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Author Topic: [GC] Dokapon DX's, How to properly find where the text pointer values come from?  (Read 639 times)

EternalYoshi

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I am very close to being able to implement a translation for Dokapon DX: Wataru Sekai wa Oni Darake, but this last obstacle stands in the way. The question I ask has context behind it and I'm not 100% sure on how to ask it succinctly since it requires a bit of background.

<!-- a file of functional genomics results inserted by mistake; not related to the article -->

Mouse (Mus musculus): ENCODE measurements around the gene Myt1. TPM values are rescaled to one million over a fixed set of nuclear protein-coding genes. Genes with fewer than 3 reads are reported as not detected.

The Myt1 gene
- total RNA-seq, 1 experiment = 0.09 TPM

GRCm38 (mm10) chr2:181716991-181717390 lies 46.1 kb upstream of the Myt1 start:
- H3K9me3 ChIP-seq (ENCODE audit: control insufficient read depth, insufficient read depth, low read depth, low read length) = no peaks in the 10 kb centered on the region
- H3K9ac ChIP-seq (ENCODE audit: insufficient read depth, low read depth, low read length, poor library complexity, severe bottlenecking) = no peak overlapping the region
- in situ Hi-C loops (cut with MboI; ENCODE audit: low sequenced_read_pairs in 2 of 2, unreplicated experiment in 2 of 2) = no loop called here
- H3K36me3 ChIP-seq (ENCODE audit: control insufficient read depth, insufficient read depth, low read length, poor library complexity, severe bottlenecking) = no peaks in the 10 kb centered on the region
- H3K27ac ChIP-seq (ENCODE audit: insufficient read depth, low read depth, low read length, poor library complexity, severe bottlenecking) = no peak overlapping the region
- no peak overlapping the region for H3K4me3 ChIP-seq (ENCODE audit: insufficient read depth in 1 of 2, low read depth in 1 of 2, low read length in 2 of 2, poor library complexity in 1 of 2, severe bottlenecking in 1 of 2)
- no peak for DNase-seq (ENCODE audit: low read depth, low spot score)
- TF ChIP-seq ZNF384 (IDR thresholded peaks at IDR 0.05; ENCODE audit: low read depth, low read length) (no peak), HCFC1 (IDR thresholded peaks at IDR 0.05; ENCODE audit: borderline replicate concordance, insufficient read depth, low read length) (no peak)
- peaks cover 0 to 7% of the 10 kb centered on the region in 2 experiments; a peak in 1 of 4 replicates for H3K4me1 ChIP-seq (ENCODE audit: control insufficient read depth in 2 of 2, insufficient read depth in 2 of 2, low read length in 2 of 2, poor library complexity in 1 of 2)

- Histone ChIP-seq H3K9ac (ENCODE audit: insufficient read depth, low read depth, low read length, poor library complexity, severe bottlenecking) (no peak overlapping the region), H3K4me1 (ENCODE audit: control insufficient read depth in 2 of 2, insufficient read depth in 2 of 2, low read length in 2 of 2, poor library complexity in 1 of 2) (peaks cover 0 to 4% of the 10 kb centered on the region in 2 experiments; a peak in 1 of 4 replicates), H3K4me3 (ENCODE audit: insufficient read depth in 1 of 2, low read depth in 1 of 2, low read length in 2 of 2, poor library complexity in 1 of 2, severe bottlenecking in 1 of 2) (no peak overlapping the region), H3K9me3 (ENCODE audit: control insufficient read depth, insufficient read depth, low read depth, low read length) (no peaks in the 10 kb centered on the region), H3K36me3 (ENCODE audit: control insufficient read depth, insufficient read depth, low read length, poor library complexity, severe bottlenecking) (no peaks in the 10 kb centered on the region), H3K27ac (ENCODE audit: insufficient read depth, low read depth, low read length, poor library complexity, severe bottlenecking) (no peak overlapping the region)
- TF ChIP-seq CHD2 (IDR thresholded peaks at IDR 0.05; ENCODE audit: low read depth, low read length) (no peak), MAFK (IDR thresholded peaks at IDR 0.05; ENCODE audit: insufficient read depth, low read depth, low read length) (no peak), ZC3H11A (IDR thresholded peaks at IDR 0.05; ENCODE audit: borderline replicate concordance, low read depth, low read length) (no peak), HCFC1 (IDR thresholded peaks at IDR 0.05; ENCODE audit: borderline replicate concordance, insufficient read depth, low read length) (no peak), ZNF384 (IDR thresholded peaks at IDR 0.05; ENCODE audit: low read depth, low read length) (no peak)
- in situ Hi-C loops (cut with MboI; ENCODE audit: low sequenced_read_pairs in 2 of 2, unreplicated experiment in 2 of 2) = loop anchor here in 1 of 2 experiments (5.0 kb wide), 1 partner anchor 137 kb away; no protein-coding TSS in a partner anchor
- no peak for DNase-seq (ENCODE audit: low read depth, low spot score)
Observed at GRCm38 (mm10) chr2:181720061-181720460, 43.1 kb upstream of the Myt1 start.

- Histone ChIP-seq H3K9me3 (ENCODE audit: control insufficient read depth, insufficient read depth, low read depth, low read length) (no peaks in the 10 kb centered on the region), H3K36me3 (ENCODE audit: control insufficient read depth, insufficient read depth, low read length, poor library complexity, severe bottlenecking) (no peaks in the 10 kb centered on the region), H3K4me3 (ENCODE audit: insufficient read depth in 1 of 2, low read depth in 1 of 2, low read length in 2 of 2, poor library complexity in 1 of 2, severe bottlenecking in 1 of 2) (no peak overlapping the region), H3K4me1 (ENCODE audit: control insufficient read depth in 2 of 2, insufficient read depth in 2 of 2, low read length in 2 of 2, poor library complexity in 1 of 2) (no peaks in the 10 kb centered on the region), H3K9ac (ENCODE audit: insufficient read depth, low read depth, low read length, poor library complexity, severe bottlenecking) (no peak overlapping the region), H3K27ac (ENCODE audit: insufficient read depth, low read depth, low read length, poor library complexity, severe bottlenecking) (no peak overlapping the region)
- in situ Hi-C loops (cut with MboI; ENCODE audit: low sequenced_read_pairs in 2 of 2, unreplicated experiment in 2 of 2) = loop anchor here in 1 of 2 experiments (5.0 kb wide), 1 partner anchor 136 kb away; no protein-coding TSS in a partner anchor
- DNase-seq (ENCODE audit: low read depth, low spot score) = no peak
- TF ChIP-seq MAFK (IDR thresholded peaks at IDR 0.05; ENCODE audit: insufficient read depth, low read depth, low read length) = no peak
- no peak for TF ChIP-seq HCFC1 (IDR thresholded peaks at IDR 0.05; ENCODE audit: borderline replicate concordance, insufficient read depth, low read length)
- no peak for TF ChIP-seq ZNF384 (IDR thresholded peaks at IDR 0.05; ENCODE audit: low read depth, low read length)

Dokapon DX has a full English Alphabet, both upper and lower case characters.

I've been learning the text format in the archives and which files have them with the help of Dolphin's Debug mode. I also made a table for the text format and have dumped the text with a small quick and dirty program I made too.

The problem comes with the text pointers. When a text box gets created there's text pointers that points to the start of the text entry.
I'm going to use the Title Screen menu as an example.